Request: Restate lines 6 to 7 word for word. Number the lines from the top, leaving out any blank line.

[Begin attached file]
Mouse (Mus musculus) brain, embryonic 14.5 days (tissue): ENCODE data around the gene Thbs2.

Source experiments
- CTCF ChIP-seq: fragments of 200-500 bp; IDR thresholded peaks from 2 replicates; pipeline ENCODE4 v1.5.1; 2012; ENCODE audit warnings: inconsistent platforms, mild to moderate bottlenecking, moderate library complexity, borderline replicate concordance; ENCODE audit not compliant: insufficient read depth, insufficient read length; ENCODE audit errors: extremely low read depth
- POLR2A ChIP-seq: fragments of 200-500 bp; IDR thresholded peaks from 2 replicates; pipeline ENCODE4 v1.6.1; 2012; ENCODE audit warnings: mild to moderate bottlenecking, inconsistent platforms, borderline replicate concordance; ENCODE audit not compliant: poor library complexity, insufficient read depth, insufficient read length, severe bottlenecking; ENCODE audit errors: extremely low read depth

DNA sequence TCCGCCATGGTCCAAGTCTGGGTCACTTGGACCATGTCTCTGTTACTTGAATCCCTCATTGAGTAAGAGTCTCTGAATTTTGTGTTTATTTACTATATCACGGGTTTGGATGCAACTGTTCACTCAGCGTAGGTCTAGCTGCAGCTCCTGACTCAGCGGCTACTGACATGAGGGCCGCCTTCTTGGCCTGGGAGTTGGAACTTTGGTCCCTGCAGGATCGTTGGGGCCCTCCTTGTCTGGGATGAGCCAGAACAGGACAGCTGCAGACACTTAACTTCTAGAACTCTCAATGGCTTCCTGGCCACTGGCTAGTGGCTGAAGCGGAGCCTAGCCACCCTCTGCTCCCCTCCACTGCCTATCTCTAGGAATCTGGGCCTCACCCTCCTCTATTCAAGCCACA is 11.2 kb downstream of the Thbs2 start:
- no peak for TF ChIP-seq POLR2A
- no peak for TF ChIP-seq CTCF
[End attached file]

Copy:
- no peak for TF ChIP-seq POLR2A
- no peak for TF ChIP-seq CTCF